For 10 years of my life it was an annual duty to write—or make someone else write—an editorial praising the tradition of the Calgary Stampede. (I am thinking, by the way, of footnoting the word “editorial” so that future generations may understand what such a thing was but that’s a blog for another week.)
I’ve done the “honour our past” schtick, the “go away silly, intellectually incoherent radical animal rights people” hissy fit, and the “in praise of the cowboy way” routine from every possible angle. And, yes, the “how to merge Calgary’s urban hipsters with Cardston’s cowboys” theme has been ground and analyzed endlessly by a full tableau of metaphysical mortars and pestles. And the great western “do eastern media seriously think no horses ever die at Woodbine?” whine is a cornerstone of my philosophical lexicon.
This year, on the 100th anniversary of the Greatest Outdoor Show on Earth, I have little left to say that is new about all that. Except, of course, that I don’t think it needs to be done anymore. This, after all, is an event that was started up by an entrepreneur, Guy Weadick, in order to honour the conclusion of the open range way of life that pretty much ended in 1905 when Alberta became a province and, as they say, “the barbed wire went up.” It was a party.
So I am not going to write about inter-provincial and international immigrants embracing these crazy 10 days and how by dressing up as cowboys and cowgirls together we all share in the celebration of a common culture of people who aren’t afraid to move to an unknown place and take a chance on themselves; or that when it comes right down to it the urban artist and the country rancher share—if not similar politics—the same contrarian nature synonymous with rugged individualism.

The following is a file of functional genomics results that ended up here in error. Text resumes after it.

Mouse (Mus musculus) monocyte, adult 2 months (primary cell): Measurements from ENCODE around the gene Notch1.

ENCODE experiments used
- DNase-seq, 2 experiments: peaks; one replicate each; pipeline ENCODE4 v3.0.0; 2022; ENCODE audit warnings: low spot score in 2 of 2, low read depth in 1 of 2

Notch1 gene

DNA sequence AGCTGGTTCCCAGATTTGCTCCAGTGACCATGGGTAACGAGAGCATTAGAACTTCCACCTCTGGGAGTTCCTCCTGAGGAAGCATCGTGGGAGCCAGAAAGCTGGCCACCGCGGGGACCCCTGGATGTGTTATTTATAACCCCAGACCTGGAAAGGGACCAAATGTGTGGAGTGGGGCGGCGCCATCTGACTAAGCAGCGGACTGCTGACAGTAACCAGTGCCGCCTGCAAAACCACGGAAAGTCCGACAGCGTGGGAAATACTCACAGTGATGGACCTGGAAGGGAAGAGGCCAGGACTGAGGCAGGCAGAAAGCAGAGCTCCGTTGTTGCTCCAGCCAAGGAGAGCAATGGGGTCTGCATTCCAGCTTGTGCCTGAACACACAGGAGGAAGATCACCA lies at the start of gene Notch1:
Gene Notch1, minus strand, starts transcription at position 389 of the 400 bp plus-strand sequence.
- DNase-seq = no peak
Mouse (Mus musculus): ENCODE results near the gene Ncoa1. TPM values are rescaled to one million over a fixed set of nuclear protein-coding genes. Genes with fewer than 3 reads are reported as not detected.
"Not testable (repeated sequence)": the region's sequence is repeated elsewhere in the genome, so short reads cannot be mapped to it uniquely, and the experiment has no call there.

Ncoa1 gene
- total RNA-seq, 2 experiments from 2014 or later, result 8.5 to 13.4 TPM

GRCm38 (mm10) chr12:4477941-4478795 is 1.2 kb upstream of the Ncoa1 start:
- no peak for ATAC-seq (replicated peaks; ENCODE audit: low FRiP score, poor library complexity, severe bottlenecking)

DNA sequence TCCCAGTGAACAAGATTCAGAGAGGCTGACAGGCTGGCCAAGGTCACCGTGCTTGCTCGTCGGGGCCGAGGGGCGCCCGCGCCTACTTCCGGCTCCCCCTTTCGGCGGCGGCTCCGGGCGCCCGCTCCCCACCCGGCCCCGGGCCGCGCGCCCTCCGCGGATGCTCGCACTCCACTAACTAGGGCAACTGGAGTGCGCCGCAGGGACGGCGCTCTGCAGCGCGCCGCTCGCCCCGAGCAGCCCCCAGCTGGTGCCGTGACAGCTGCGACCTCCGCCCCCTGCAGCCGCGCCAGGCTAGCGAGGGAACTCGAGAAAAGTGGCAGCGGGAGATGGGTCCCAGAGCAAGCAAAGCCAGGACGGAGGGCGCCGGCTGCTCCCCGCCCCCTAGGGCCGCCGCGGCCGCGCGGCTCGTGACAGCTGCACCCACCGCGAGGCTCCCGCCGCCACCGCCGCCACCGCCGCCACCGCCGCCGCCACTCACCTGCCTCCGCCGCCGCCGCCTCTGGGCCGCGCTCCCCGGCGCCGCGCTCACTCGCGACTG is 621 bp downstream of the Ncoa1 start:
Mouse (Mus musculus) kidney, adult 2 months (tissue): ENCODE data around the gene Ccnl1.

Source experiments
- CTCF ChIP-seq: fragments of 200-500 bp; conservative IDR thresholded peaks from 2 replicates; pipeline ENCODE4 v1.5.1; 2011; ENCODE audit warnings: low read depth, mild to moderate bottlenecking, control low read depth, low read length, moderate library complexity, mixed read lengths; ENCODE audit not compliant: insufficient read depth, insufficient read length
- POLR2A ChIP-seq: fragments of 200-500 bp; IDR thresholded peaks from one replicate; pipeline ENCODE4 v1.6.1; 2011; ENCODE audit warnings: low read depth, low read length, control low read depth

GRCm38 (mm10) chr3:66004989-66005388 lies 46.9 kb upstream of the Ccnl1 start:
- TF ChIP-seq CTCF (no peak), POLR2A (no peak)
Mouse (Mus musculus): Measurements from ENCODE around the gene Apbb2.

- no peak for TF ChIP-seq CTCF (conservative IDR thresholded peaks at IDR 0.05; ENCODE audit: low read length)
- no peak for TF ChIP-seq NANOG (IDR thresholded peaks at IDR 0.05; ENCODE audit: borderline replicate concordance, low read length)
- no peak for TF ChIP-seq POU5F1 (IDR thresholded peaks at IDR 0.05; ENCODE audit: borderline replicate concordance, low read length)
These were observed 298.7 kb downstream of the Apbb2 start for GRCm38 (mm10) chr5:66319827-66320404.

Nope—all that’s been done to death and in fact, done quite magnificently most recently by Gordon Laird in last weekend’s Globe and Mail.
Instead, I will honour the Stampede for a simple reason. It has endured for 100 years, which may not sound like a lot of time in a historical sense, but when you think about it, what else has survived the 20th century and arrived intact in the 21st century? Not the British Empire. Not the Catholic church in Quebec. Not the Soviet Union (communism, admittedly, appears to be harder to kill than Rasputin). Not fiscal prudence, nor, for sure, the United Church. All pretty much gone.
But my Stampede is not gone. It lives every bit as vibrantly and passionately as the day it was born. It has survived those who thought diversity (and I actually heard a director once say this) was pretty much covered because, after all, “we’ve got a girl and an Indian.” It rolls ever onwards despite the poseurs of urban estheticism who turned their nose up at it. It has endured not because it is rife with meaning or symbolism or philosophical extension.
It is still here quite simply for the main reason it was started: it is thrills, spills, fellowship, laughter, squeals of delight and—most of all—just good old fun.
Nothing more, when you think about it, needs to be said. At least not by me.